The worst part? If batting the pitcher 8th would help any team more so than the rest, that team would be the Cardinals.
You see, the basic truth behind all of this is that it’s a give and take. Like the occasionally frustrating infield shift, sometimes a batter happens to hit a slow roller right to where the shortstop normally would have been, and it goes for a hit. With this move, there are times when the pitcher is batting 8th where he’ll come up with two runners on, and you’ll wish a position player was there instead. When Tony La Russa deployed such a strategy, Albert Pujols was batting 3rd, and the 9th place hitter would be getting on base for, say, David Eckstein. The inning would have to survive multiple batters before any big thumpers get their chance.
The 2017 Cardinals? They have their big thumper batting leadoff. So how much would it help him to not have the pitcher before him? I made this handy graph for you:
No, I’m just kidding. That’s what I found when I googled “Corn Distribution Chart” This is because it’s so freaking self-evident what a help it would be, it needs no analysis.
The 2017 Cardinals pitching staff has an OBP of .181, which is well above league average. Eric Fryer–who is positively Kozmosian–has an OBP of .275. This means that even with the Cardinals very good hitting pitchers–and using the Cardinals worst hitter as an example–Matt Carpenter gets 10% more at-bats with someone one base.
Folks, that’s actually low for the averages. The typical pitcher OBP is in the .150 range, and the typical 8 hitter is a little south of .300. Meaning under normal circumstances, you would be almost doubling the plate appearances Carpenter gets with runners on by batting the pitcher 8th.
In other words, this tactic makes more sense for the Cardinals than it would for any typical team, so long as Carpenter leads off. It’s basic logic, right? Everything is settled?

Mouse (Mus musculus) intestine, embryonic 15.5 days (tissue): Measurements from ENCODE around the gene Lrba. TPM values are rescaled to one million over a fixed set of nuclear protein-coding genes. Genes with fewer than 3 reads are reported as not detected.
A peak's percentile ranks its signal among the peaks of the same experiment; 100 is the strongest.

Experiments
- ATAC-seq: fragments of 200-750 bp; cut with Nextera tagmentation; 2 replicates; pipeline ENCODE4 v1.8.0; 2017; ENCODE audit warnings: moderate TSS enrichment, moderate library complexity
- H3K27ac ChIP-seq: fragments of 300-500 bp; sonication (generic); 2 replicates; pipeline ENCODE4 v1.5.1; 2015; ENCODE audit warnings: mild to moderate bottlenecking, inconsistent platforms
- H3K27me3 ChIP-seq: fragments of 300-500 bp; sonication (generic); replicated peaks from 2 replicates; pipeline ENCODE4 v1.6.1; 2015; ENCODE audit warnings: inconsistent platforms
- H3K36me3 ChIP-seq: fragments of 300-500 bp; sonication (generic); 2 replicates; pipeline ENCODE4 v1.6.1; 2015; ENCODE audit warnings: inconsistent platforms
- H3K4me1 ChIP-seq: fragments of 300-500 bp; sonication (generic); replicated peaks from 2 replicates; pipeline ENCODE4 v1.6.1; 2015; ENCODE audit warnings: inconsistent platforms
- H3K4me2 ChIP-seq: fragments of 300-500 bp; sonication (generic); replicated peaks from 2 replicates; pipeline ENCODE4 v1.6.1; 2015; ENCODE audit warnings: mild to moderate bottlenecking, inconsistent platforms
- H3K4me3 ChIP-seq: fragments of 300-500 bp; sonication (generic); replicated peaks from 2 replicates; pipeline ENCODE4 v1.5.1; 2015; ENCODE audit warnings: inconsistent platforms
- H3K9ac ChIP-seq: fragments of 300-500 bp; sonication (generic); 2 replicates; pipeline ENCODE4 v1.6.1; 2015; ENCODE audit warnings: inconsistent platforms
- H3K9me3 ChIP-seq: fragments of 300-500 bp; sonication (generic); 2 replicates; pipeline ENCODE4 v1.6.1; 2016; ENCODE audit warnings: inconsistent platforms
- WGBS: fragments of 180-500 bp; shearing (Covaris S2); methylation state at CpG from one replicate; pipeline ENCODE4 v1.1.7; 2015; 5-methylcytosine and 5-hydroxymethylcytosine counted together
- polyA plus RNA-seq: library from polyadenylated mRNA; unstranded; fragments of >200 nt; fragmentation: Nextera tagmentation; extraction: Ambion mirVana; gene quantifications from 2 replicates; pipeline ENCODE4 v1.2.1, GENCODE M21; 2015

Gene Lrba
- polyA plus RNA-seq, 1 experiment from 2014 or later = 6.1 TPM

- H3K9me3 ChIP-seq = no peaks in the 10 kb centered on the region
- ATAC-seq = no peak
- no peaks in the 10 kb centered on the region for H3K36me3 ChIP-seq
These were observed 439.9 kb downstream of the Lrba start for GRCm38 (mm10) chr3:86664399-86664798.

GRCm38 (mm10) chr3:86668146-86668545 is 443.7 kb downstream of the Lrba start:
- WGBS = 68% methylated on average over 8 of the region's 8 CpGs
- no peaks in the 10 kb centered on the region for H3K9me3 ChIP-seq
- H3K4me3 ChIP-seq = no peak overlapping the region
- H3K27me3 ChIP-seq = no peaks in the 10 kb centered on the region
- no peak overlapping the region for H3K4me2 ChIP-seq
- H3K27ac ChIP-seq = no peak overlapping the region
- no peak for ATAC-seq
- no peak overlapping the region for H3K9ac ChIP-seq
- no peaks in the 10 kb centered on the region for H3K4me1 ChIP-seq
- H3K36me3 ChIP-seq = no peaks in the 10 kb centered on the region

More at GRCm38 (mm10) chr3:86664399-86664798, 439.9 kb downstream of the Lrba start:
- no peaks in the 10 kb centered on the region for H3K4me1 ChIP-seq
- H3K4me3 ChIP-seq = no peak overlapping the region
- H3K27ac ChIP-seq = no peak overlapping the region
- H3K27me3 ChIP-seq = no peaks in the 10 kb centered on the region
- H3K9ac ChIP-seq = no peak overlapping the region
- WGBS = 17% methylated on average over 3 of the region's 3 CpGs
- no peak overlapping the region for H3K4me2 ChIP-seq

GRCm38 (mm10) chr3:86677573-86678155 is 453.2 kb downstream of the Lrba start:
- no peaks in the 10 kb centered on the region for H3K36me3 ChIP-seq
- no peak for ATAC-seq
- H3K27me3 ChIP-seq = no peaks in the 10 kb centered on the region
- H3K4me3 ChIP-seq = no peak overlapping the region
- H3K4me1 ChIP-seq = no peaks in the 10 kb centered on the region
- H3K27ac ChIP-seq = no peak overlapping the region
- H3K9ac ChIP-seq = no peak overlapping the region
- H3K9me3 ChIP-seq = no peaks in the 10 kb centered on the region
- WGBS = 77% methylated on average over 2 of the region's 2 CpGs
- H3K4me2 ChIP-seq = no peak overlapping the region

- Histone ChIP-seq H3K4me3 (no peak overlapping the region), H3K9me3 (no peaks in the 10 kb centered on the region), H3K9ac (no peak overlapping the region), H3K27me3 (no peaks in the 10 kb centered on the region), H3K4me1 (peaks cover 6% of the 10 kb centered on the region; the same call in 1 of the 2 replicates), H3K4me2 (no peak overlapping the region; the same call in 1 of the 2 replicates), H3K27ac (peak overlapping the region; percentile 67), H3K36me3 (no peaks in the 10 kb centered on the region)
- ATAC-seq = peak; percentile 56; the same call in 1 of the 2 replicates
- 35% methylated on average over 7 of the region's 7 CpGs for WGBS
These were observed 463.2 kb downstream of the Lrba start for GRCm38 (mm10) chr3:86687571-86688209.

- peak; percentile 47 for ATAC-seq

Not so fast.
There is a very simple reason that the Cardinals could take this advantage and completely flush it down the toilet, and it’s the manager.
“In 2015, high-leverage plate appearances accounted for roughly 10% of all plate appearances, per FanGraphs. The Cardinals led all teams in high-leverage plate appearances by pitchers with 31 plate appearances, per Fangraphs. This might seem like a small amount, but consider that once every five games, the Cardinals went with an automatic out in a key situation.”
Since Mike Matheny began his managerial tenure he has led the league in this stat once, tied for the lead league once, and tied for 2nd twice, including last year.
One of the biggest arguments against pitchers hitting 8th is the idea that they will get more at–bats, and that those at bats will be more important. It’s a very simple idea to combat, because in the middle or later innings, when your pitcher is up in a high leverage spot where you need runs, you pinch-hit. Obviously.
But that concept apparently isn’t as obvious to Mike Matheny, and the 8th spot really will see more at-bats, and more high leverage at-bats overall, and it needs a manager that knows to go to the bench.
I know what some of you will say. Go to THIS bullpen?
My answer is this: You mean on THIS team? With a bigger burden on THIS offense? Trust THESE starters longer? It’s all bad. Something is likely to break and fail. Lately it seems to happen every single day. But you still put your team in the best position you can to win, even if it means going to this bullpen and watching it all blow up; it was likely going to blow up anyway.
So after all of this, should the Cardinals bat the pitcher 8th? I don’t know. Who cares? You’ve seen all of the talk about the Cardinals moves being deck chairs on the Titanic, and that’s right today on June 25th. There probably isn’t anything the Cardinals can do to turn around their season, so it almost doesn’t matter what Matheny throws on the field. Mike Mayers isn’t going to be the secret to this team playing at a .600 clip. Randal Grichuk isn’t going to spend a month in the minors and become the new Greek God of Walks.
But batting the pitcher 8th is a tool for a team desperate for any possibility of help, and the manager won’t use because it doesn’t help enough.
“Unless someone like you cares a whole awful lot, nothing is going to get better. It’s not.”
John Mozeliak has failed to learn the most important lesson from the Titanic. Every year he insists on building an unsinkable ship, and every year his captain runs it into an iceberg.
Wouldn’t it just be easier to get a new captain?